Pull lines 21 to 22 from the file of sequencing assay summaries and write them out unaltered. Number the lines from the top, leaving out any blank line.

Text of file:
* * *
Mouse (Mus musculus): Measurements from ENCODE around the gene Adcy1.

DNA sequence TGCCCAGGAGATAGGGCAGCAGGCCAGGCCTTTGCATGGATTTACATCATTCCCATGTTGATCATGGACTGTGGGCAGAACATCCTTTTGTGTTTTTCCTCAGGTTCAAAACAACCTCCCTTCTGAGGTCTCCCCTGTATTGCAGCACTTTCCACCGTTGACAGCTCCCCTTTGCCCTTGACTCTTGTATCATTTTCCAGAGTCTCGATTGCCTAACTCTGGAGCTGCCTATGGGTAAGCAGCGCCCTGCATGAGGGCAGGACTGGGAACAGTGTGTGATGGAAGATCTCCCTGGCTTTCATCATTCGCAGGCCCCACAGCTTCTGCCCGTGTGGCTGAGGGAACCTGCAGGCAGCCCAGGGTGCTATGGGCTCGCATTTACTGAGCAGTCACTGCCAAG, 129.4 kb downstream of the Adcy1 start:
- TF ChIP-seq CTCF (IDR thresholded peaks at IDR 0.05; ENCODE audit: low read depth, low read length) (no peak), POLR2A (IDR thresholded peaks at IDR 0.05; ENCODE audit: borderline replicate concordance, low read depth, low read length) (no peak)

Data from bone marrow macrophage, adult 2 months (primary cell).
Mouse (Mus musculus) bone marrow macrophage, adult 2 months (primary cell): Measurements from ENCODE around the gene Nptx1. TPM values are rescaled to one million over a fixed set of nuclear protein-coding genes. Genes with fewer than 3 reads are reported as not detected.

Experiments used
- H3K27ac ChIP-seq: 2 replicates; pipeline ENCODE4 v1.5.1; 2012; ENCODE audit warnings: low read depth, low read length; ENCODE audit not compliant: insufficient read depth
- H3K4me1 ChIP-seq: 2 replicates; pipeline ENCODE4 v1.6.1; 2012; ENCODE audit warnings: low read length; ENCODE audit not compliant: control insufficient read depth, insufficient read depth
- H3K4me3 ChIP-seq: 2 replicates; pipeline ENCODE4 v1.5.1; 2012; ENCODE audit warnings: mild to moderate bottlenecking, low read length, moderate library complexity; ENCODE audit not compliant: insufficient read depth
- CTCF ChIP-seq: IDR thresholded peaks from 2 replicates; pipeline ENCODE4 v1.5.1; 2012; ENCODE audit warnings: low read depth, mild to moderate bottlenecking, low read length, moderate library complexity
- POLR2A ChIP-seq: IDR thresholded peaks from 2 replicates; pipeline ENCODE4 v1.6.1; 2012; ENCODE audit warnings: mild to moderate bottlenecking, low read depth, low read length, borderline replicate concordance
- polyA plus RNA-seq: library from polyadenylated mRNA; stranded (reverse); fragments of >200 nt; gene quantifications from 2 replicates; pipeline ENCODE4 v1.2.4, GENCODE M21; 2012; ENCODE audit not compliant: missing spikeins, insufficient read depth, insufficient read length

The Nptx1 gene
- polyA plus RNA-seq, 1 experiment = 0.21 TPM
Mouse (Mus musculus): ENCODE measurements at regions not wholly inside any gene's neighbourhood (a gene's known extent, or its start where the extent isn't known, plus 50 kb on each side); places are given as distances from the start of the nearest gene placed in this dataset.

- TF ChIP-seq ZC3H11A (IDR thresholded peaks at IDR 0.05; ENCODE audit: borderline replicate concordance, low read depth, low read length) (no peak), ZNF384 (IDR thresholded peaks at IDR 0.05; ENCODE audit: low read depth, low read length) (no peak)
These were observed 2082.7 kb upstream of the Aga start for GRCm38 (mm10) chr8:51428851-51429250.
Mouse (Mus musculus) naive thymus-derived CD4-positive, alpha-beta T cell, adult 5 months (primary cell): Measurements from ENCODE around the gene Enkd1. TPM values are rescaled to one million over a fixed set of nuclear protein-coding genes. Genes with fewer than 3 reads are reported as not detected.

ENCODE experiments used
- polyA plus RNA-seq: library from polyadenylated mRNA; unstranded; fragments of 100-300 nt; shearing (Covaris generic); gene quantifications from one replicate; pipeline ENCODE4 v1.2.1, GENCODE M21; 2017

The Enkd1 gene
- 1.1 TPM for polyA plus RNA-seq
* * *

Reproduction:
The Enkd1 gene
- 1.1 TPM for polyA plus RNA-seq